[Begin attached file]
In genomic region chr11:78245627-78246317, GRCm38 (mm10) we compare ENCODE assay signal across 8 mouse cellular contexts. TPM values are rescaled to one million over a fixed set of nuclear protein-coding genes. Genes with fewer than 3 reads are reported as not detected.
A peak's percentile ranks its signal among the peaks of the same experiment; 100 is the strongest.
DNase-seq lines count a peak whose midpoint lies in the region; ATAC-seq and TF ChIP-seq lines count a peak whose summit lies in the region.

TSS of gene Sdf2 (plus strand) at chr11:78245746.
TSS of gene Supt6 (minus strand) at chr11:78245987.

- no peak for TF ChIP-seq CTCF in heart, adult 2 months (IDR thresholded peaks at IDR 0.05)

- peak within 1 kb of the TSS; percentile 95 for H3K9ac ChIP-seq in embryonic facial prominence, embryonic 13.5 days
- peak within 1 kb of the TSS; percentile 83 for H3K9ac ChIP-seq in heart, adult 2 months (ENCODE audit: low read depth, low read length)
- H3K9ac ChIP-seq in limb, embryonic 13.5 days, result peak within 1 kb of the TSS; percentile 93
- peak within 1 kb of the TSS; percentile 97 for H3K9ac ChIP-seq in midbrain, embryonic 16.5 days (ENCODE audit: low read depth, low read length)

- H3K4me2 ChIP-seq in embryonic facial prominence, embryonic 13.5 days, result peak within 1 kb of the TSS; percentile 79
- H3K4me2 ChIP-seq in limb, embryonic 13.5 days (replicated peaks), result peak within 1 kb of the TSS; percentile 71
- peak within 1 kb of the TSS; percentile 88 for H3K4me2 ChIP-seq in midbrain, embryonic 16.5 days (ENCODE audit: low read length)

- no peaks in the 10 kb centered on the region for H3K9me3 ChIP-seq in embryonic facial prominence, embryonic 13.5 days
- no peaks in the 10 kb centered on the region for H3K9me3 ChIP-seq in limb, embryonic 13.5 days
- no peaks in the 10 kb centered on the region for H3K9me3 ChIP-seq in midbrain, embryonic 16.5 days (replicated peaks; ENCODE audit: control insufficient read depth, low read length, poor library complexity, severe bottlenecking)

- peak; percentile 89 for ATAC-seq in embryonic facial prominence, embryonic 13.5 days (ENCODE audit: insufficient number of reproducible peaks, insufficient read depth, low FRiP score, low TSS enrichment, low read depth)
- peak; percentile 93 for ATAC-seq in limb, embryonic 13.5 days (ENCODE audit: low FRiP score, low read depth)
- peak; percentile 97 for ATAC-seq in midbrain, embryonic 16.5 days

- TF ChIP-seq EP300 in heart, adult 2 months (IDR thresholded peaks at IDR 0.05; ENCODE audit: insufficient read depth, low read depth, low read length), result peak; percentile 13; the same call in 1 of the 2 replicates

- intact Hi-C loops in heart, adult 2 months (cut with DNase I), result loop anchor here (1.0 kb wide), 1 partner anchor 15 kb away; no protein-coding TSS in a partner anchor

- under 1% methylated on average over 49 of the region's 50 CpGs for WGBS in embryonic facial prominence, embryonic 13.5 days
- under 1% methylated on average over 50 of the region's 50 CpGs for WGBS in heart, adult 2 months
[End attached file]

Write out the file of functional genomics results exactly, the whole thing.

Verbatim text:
In genomic region chr11:78245627-78246317, GRCm38 (mm10) we compare ENCODE assay signal across 8 mouse cellular contexts. TPM values are rescaled to one million over a fixed set of nuclear protein-coding genes. Genes with fewer than 3 reads are reported as not detected.
A peak's percentile ranks its signal among the peaks of the same experiment; 100 is the strongest.
DNase-seq lines count a peak whose midpoint lies in the region; ATAC-seq and TF ChIP-seq lines count a peak whose summit lies in the region.

TSS of gene Sdf2 (plus strand) at chr11:78245746.
TSS of gene Supt6 (minus strand) at chr11:78245987.

- no peak for TF ChIP-seq CTCF in heart, adult 2 months (IDR thresholded peaks at IDR 0.05)

- peak within 1 kb of the TSS; percentile 95 for H3K9ac ChIP-seq in embryonic facial prominence, embryonic 13.5 days
- peak within 1 kb of the TSS; percentile 83 for H3K9ac ChIP-seq in heart, adult 2 months (ENCODE audit: low read depth, low read length)
- H3K9ac ChIP-seq in limb, embryonic 13.5 days, result peak within 1 kb of the TSS; percentile 93
- peak within 1 kb of the TSS; percentile 97 for H3K9ac ChIP-seq in midbrain, embryonic 16.5 days (ENCODE audit: low read depth, low read length)

- H3K4me2 ChIP-seq in embryonic facial prominence, embryonic 13.5 days, result peak within 1 kb of the TSS; percentile 79
- H3K4me2 ChIP-seq in limb, embryonic 13.5 days (replicated peaks), result peak within 1 kb of the TSS; percentile 71
- peak within 1 kb of the TSS; percentile 88 for H3K4me2 ChIP-seq in midbrain, embryonic 16.5 days (ENCODE audit: low read length)

- no peaks in the 10 kb centered on the region for H3K9me3 ChIP-seq in embryonic facial prominence, embryonic 13.5 days
- no peaks in the 10 kb centered on the region for H3K9me3 ChIP-seq in limb, embryonic 13.5 days
- no peaks in the 10 kb centered on the region for H3K9me3 ChIP-seq in midbrain, embryonic 16.5 days (replicated peaks; ENCODE audit: control insufficient read depth, low read length, poor library complexity, severe bottlenecking)

- peak; percentile 89 for ATAC-seq in embryonic facial prominence, embryonic 13.5 days (ENCODE audit: insufficient number of reproducible peaks, insufficient read depth, low FRiP score, low TSS enrichment, low read depth)
- peak; percentile 93 for ATAC-seq in limb, embryonic 13.5 days (ENCODE audit: low FRiP score, low read depth)
- peak; percentile 97 for ATAC-seq in midbrain, embryonic 16.5 days

- TF ChIP-seq EP300 in heart, adult 2 months (IDR thresholded peaks at IDR 0.05; ENCODE audit: insufficient read depth, low read depth, low read length), result peak; percentile 13; the same call in 1 of the 2 replicates

- intact Hi-C loops in heart, adult 2 months (cut with DNase I), result loop anchor here (1.0 kb wide), 1 partner anchor 15 kb away; no protein-coding TSS in a partner anchor

- under 1% methylated on average over 49 of the region's 50 CpGs for WGBS in embryonic facial prominence, embryonic 13.5 days
- under 1% methylated on average over 50 of the region's 50 CpGs for WGBS in heart, adult 2 months